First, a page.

My constants do not stop here. I’m not exaggerating here. I get daily visits from a few birds, out of which one crow is a regular. He (assuming it’s he) comes in the morning and makes a peculiar cawing sound- as if it’s for me. The moment he sees me, he becomes silent and watches me pruning the leaves or watering my plants, waits till my work is over. Though he comes close(only if it’s me), he never allows me to pet him. You might be wondering what’s he doing watching me? I keep a biscuit, which he takes from my hand when I call him to take it. You might feel this senseless in this new world. I also tried to think so- it’s just a tree- we can plant again, those are a hundred birds- they won’t die, they’ll fly off, those are some nests- they’ll build it elsewhere.
The intelligent society could understand all of this, but sadly, I couldn’t.
Because today morning, I did not hear any sparrows chirping or parrots screeching or rustling of leaves. But, the crow came; it was sitting there without any cawing. The moment it saw me, it flew off- without the biscuit. Maybe, it forgot or got something worth than a biscuit elsewhere. But, it was my ‘constant’.
I am just wondering, did those trees and birds also see me as a ‘constant”. If so, didn’t I fail them hopelessly? Even though I was totally against stealing their home, wasn’t I also a part in betraying their trust?

There’s folklore in my place about a skilled carpenter/woodcarver who was pious, highly principled and exceptional in his carpentry. His son, though talented, overlooked traditional values.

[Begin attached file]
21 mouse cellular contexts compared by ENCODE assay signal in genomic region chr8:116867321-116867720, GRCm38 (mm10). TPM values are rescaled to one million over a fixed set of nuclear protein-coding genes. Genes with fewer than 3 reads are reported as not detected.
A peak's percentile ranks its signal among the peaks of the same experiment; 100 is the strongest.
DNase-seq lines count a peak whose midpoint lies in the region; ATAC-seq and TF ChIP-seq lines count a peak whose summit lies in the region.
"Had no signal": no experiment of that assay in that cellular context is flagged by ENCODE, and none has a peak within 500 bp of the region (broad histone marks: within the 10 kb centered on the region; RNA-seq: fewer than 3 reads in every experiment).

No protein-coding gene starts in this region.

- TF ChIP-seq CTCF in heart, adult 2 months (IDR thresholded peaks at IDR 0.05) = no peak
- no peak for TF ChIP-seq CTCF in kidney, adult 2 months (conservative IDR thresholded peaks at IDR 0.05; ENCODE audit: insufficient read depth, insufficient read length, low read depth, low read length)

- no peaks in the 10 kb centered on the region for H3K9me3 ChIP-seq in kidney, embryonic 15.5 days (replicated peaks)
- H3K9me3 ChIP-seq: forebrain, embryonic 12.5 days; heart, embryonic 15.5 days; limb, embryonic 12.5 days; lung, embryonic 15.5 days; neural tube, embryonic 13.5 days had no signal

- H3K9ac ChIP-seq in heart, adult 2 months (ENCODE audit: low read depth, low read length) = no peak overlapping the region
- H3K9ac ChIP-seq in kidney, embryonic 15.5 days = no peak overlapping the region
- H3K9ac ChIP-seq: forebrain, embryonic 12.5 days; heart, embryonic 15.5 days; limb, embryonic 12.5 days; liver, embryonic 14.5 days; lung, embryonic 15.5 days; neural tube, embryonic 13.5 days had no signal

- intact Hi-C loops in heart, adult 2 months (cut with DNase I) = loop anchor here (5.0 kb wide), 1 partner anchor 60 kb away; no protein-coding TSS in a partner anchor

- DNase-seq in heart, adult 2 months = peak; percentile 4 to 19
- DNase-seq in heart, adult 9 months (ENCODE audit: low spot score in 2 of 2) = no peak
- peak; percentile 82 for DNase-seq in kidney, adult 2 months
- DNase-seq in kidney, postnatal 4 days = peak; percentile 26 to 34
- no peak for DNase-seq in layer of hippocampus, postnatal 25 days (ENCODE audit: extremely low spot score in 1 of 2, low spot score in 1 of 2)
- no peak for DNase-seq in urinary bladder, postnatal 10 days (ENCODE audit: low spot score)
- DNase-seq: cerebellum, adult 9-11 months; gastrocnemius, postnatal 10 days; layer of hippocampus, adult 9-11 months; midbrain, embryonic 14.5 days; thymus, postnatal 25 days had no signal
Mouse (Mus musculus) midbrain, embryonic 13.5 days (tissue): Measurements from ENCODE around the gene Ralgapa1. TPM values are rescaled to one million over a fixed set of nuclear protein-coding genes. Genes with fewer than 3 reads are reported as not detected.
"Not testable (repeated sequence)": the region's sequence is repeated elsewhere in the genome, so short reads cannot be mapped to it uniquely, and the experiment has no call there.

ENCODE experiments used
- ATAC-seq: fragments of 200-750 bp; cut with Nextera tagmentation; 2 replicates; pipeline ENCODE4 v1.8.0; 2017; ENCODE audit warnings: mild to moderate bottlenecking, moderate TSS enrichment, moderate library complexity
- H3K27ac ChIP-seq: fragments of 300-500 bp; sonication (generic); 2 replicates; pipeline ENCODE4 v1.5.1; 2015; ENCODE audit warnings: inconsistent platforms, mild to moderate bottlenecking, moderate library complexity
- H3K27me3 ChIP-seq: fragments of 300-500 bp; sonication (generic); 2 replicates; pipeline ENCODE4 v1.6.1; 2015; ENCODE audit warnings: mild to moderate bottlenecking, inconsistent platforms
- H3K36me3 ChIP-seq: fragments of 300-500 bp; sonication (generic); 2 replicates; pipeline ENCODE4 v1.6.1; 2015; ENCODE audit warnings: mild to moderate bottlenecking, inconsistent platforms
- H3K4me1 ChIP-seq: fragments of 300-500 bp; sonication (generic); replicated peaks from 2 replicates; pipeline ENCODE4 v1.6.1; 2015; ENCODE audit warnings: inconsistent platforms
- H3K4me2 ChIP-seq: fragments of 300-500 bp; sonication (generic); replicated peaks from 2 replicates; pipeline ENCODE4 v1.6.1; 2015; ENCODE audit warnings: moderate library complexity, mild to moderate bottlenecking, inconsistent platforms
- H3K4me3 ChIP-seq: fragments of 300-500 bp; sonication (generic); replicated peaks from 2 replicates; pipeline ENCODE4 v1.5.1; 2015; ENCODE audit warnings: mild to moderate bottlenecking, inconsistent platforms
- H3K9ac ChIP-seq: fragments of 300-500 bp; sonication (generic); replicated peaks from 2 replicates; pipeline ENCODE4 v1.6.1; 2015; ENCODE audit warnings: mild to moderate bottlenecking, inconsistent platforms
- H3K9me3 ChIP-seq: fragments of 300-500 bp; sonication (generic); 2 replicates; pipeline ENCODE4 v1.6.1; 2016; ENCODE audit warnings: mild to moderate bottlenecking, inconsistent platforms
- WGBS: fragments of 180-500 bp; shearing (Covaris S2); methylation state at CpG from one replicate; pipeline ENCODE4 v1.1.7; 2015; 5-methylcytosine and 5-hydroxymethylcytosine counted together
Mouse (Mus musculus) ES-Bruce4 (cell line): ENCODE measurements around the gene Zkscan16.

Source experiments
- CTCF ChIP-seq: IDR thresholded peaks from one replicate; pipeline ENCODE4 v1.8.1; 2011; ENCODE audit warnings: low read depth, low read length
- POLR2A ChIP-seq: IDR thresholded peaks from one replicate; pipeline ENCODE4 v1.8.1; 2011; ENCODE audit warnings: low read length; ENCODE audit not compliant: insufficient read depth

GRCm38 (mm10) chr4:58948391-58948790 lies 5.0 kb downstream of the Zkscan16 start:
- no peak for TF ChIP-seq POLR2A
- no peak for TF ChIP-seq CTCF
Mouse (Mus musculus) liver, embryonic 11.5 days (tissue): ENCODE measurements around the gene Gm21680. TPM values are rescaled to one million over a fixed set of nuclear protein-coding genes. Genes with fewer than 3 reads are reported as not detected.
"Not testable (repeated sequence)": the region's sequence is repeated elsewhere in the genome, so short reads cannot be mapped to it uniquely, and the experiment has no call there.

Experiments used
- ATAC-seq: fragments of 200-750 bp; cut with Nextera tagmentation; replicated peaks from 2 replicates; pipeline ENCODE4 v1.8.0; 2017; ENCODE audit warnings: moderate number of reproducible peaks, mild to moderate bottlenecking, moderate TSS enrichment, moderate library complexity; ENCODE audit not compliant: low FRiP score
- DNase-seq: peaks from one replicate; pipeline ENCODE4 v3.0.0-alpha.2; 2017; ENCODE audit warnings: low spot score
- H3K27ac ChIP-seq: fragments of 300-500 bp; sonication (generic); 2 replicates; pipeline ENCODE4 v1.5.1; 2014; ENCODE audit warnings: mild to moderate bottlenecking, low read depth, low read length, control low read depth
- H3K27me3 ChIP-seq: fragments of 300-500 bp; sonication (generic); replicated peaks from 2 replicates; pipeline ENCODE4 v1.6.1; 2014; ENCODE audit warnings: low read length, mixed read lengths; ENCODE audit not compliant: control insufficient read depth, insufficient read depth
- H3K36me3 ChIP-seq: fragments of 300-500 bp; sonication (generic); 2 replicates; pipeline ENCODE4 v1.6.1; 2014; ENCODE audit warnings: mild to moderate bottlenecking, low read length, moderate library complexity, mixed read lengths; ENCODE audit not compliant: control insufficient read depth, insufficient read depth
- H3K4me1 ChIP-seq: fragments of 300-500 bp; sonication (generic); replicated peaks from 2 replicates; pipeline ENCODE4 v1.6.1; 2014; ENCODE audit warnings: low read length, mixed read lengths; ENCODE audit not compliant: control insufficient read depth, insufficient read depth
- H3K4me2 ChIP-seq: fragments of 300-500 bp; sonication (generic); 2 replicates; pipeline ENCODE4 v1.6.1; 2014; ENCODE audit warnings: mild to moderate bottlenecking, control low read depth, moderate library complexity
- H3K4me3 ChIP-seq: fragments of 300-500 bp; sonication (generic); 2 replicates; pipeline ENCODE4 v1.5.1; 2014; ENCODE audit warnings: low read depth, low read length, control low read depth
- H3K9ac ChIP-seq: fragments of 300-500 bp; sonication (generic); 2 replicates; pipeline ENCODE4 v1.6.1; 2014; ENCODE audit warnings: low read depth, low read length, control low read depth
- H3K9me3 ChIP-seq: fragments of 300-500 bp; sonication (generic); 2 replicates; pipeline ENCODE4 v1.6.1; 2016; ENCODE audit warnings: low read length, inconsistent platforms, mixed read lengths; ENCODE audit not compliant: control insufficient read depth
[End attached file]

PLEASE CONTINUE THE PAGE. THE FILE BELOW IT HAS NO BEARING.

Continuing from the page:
When people tell the master that his son’s woodwork, though exquisite, lacks his father’s lustre, he goes and asks his son if he knew why people say so. And the father goes on ” you’ve cut trees for carpentry, for sculptures. But before cutting, did you take the permission of the tree? Did you request the arboreal beings to move to another place? Did they grant permission? “

I’m not delving deep into the rationale or anyone’s analysis of the legend. All I ask is whether right or wrong, did we, the human race, seek permission? After all, it is not ours.

Dear readers, you may judge me now. As I’ve said, I’m perfectly flawed.

3 thoughts on “The Fallen Rights

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  1. We have a mango tree inside our compound but it’s in a corner and the roots go into the walls of neighbours shed, water tank etc. There’s a lot of requests to bring it down .. but we don’t want to.. they say it doesn’t yield sweet fruits! Is that a reason to destroy houses of the birds that live there? Why should we do that I feel? As you say I too am imperfectly flawed!

    Liked by 1 person

    1. I’m pretty sure you’re not flawed, dear HS!!!
      It;s just that one man’s food is another man’s poison, I feel so.
      In my case, for years, I’ve been waking to the grandeur of these trees (all lined up in a row just outside my window). And one fine day, when my residential society decided to reduce all of them to nothing, I felt really bad…still do… Surprisingly, I never thought I’d feel so.